Denizens of Madrid’s Miocene woods: the early cat Styriofelis
The city of Madrid is built upon an enormous extension of sedimentary rock of Miocene age, so that whenever people dig on its soil, fossils from the “Age of Mammals” are more than likely to appear.
Most fossil sites in the city are of Aragonian age (the Aragonian is a section of the middle Miocene ranging between some15 and 11 Million years ago), and while the bird’s eye view shown in a previous post (https://chasingsabretooths.wordpress.com/2014/05/31/flying-over-the-miocene-of-madrid-and-then-over-africa/) revealed a rather arid landscape, the fact is there was a variety of environments, from dry, open prairies to shadowy woodlands in the margins of water courses and in sheltered valleys. The water currents coming downhill would collect the remains of animals from different environments and accumulate them downstream in low-lying areas, which would become the fossil sites.
One animal you would meet in the wooded places was the early cat Styriofelis. This was one of the earliest members of the “feline” half of the cat family, while the larger Pseudaelurus, which lived at the same time, was among the first of the sabertooths. For a long time Styriofelis was known only on the basis of cranial fragments and dentitions, but back in the early 1990s the finding of an almost complete skeleton from the site of Sansan in France gave us a much more complete picture of the middle Miocene felines.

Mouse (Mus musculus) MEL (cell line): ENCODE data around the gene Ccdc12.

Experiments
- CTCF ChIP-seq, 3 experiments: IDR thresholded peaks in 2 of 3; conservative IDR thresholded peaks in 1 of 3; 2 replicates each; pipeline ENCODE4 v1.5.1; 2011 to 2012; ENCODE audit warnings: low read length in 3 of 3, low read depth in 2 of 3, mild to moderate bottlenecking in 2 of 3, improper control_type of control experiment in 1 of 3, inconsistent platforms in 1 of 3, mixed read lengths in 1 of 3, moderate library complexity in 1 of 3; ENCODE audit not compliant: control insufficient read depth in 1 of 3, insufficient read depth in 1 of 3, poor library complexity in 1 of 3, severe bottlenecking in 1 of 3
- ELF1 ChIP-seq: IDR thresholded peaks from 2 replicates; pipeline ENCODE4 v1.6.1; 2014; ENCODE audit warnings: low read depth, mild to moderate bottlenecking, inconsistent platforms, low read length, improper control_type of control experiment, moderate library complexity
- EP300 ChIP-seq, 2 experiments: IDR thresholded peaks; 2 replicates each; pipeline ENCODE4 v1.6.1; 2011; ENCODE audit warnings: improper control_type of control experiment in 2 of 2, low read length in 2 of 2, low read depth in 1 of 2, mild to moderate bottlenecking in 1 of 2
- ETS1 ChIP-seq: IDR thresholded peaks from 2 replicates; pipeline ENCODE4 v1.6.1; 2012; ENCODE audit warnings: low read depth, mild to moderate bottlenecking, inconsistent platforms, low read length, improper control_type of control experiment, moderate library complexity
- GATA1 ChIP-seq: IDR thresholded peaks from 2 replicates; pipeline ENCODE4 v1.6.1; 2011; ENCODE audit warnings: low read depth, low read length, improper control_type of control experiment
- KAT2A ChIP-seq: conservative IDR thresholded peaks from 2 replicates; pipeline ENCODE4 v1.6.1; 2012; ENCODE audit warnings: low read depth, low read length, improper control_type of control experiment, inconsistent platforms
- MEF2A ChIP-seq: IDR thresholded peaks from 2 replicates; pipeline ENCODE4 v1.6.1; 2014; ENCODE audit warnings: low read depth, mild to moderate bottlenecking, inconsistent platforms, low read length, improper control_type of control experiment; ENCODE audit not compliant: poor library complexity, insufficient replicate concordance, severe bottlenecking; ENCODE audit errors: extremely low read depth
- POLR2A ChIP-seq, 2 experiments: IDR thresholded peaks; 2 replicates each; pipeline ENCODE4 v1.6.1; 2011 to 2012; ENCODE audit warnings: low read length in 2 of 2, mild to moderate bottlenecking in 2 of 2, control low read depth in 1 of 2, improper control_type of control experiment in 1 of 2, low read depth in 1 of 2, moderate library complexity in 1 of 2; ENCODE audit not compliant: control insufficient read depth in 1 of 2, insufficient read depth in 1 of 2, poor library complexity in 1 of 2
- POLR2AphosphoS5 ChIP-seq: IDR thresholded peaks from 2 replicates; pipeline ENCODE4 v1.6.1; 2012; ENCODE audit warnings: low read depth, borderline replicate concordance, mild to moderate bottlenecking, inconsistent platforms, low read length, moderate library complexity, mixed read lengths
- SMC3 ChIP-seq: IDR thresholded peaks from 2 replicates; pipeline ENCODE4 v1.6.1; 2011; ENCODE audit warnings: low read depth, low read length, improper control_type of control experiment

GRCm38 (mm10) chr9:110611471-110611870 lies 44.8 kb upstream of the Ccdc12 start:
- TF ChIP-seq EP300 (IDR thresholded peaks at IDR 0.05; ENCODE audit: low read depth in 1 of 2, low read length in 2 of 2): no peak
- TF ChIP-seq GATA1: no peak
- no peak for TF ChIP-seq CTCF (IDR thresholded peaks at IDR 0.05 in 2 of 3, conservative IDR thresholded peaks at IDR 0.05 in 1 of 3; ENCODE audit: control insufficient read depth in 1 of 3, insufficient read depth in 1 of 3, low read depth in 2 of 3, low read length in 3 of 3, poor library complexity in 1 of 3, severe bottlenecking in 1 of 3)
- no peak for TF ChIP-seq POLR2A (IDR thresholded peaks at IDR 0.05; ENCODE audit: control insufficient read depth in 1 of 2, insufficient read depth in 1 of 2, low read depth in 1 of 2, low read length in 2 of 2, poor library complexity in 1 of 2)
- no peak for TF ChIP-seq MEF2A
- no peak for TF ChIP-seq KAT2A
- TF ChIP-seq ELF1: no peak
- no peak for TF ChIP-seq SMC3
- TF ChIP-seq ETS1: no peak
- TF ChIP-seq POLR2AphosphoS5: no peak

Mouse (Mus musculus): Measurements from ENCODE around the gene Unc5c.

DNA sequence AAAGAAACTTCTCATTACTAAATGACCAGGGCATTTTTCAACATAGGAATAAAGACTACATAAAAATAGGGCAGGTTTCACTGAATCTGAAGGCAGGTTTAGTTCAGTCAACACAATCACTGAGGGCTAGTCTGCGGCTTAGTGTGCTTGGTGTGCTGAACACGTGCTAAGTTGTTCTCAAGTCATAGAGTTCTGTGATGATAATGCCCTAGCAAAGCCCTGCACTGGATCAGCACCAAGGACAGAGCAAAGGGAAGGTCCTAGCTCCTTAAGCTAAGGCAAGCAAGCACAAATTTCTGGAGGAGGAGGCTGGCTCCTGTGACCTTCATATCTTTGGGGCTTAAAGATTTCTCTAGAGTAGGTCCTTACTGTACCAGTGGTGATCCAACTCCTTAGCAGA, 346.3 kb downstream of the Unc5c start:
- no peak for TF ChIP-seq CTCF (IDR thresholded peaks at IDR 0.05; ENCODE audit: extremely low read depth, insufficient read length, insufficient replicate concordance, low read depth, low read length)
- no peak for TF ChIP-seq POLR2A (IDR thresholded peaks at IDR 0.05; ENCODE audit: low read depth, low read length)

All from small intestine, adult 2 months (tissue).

Shortly after the discovery, the French paleontologist Leonard Ginsburg kindly sent me a collection of photos and measurements of the individual bones of S. lorteti (which back in those years was still known as “Pseudaelurus lorteti”). Many years later when Leonard sadly passed away, we published a detailed description of the skeleton in a scientific volume dedicated to his memory.
As revealed by the Sansan fossil, Styriofelis lorteti was a cat about the size of a large lynx, with relatively short forelimbs and quite long hindlimbs. Such body proportions suggest good climbing abilities and a preference for wooded habitats.
Finally, here is the link to our scientific description of the Sansan skeleton.